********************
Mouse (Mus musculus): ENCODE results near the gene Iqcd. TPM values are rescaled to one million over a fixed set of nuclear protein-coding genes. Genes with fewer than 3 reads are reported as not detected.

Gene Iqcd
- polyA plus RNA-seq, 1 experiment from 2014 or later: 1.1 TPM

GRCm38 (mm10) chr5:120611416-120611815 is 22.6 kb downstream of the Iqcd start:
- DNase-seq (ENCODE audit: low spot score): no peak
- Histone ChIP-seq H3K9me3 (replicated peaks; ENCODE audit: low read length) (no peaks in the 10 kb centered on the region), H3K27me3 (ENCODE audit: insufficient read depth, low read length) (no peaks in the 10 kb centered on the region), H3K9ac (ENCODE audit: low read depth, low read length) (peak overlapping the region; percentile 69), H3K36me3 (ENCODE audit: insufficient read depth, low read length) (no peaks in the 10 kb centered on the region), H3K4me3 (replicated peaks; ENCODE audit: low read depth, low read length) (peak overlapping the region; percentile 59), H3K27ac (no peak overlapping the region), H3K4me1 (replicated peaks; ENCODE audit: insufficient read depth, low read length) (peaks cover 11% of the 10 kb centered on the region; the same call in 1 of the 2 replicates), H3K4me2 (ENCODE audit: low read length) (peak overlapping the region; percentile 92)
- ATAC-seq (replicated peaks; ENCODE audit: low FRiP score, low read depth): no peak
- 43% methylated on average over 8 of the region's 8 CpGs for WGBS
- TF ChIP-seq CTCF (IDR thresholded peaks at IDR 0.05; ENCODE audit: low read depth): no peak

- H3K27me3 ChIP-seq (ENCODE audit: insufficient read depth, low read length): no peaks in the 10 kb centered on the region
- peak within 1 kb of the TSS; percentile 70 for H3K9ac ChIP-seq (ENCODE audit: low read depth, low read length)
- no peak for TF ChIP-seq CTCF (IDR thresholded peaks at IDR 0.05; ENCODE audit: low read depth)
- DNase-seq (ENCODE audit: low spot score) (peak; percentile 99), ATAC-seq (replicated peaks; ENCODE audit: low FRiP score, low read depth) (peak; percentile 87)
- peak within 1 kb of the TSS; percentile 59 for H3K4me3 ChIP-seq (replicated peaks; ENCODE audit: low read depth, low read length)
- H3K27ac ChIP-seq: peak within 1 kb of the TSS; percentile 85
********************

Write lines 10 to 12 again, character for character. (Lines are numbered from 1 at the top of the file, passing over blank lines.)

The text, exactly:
- H3K27me3 ChIP-seq (ENCODE audit: insufficient read depth, low read length): no peaks in the 10 kb centered on the region
- peak within 1 kb of the TSS; percentile 70 for H3K9ac ChIP-seq (ENCODE audit: low read depth, low read length)
- no peak for TF ChIP-seq CTCF (IDR thresholded peaks at IDR 0.05; ENCODE audit: low read depth)